Home LIBERTY TRUST COMPANY vs. FRANK B. TILTON.

217 Mass. 462

January 15, 1914 - May 19, 1914

Suffolk County

Present: RUGG, C. J., LORING, BRALEY, SHELDON, & CROSBY, JJ.

Bills and Notes, Holder for value. Negotiable Instruments Act. Words, "Immediate parties," "Negotiated," "Negotiation," "Holder."

If the payee of a promissory note is the holder of the note in due course, he is not one of the "immediate parties" to it within the meaning of R. L. c. 73, § 33.

Under the provisions of the negotiable instruments act contained in R. L. a 73, §§ 31, 33, 69, if the payee named in a promissory note purchases it in complete form for value before maturity in good faith and without notice of any infirmity in title or otherwise, he is a person to whom it has been negotiated as the holder in due course; and he may recover on the note against an accommodation indorser, although, when such indorser signed the note, the amount was left blank and he indorsed it upon the agreement that it should not be delivered to the payee until it was indorsed also by another person and that the amount to be filled in should not exceed a certain sum, and both of these conditions were violated.


CONTRACT , against the indorser of a promissory note for $400 payable to the order of the plaintiff, made by Perley G. Tilton, dated October 3, 1912, and due six months after date. Writ in the Municipal Court of the City of Boston dated April 7, 1913.

In the Municipal Court the case was submitted upon an agreed statement of facts, the substance of which is stated in the opinion, to Bennett, J., who refused to rule that the plaintiff could not recover, and found for the plaintiff in the sum claimed. At the request of the defendant the judge reported the case for decision by the Appellate Division.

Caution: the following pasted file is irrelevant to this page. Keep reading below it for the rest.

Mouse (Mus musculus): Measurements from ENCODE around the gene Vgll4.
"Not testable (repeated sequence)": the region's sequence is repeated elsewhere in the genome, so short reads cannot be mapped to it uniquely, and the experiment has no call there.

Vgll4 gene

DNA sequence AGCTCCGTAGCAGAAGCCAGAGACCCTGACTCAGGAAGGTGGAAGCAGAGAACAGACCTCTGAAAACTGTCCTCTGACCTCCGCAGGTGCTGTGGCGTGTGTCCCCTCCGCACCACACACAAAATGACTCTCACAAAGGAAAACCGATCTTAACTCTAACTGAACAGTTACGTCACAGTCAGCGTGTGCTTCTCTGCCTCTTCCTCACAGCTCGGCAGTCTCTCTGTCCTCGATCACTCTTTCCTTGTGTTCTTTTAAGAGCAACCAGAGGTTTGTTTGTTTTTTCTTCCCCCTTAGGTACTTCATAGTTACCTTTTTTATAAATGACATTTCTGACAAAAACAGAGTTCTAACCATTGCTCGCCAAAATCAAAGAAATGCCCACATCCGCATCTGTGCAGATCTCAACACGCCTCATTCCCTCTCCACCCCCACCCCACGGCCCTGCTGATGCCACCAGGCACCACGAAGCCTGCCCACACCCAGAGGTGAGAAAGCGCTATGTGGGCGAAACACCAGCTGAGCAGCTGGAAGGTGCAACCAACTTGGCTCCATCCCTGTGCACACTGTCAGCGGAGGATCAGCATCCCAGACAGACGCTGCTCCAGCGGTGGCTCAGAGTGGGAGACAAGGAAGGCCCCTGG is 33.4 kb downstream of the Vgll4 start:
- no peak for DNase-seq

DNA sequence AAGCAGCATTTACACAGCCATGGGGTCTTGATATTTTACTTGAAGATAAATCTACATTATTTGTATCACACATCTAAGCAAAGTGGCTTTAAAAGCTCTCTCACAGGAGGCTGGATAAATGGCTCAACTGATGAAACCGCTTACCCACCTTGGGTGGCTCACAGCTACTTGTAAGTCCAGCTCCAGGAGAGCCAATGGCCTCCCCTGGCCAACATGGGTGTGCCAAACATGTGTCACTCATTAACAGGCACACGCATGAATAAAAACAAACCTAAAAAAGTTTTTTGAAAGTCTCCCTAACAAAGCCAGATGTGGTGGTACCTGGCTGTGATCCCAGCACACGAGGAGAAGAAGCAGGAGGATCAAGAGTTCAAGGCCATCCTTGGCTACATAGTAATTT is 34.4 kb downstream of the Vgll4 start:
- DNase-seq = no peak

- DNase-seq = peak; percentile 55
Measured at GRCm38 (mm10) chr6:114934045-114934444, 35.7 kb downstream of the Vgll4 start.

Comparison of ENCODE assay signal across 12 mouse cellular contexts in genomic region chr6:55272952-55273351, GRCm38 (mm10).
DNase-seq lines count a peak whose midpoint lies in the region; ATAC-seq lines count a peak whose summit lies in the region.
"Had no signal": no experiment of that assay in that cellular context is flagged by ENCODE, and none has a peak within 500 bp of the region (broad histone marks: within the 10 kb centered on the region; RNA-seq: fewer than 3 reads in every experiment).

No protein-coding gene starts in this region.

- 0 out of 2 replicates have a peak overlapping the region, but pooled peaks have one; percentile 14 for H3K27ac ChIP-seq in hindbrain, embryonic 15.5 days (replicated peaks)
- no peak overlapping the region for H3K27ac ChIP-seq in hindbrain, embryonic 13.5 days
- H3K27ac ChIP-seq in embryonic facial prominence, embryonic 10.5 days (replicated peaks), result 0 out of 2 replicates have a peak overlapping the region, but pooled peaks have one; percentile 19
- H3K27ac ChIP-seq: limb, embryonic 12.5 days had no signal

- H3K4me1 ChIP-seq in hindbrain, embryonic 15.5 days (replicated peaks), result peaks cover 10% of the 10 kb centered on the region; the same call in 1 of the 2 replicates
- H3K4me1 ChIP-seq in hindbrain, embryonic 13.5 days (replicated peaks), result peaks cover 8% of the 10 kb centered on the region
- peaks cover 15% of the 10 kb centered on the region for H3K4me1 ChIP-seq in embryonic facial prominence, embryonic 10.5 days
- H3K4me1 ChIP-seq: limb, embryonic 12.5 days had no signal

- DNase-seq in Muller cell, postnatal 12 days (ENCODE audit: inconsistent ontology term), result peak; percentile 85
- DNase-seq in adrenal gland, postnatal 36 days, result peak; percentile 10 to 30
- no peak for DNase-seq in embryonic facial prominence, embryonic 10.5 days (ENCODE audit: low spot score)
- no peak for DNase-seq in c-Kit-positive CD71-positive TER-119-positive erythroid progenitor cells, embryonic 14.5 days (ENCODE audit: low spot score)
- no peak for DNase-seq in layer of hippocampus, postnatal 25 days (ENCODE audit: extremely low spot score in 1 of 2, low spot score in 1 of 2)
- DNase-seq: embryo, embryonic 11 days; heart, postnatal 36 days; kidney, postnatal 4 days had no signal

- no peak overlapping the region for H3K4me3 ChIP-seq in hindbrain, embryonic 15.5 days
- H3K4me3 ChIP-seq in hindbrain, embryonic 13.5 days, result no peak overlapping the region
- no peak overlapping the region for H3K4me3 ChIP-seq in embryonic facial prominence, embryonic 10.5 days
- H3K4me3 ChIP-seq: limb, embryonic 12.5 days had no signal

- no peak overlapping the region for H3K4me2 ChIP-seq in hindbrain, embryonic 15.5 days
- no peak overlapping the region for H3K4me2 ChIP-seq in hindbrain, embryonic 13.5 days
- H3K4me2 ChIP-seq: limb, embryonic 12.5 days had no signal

The Appellate Division made an order that the report be dismissed; and the defendant appealed.

A. Mehlinger, for the defendant.

E. M. Shanley, for the plaintiff, submitted a brief.


RUGG, C. J. One Perley G. Tilton signed a note to the order of the plaintiff and presented it complete in every respect except its amount, which was blank, to the defendant Frank B. Tilton, who for the accommodation of Perley G. Tilton signed it in blank on the back upon the express representation and agreement by Perley G. Tilton that the defendant's signature should not be

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operative nor the instrument be delivered unless and until one Leonard Grant also should sign on the back and that then it should be filled out for $200 and no more. Leonard Grant did not sign the instrument, the amount of $400 was filled in and the instrument, without the knowledge or authority of the defendant and in violation of the agreement between him and Perley G. Tilton, was delivered complete in form to the plaintiff, the payee, who took it for value in good faith and without knowledge of the agreement between the maker and the defendant. The question is whether the defendant is liable to the plaintiff.

This point has not been decided in Massachusetts.

It is plain that before the enactment of the negotiable instruments act the plaintiff could recover. The payee could be a bona fide holder for value without notice. Boston Steel & Iron Co. v. Steuer, 183 Mass. 140 , 143, and cases cited. The signing in blank authorized the filling of the blank by the one to whom the signer delivered it, although the specific directions might not have been followed. Androscoggin Bank v. Kimball, 10 Cush. 373 . This is the general common law rule. See cases collected in 23 Ann. Cas. 1008 to 1011, 13 L. R. A. (N. S.) 490, 492.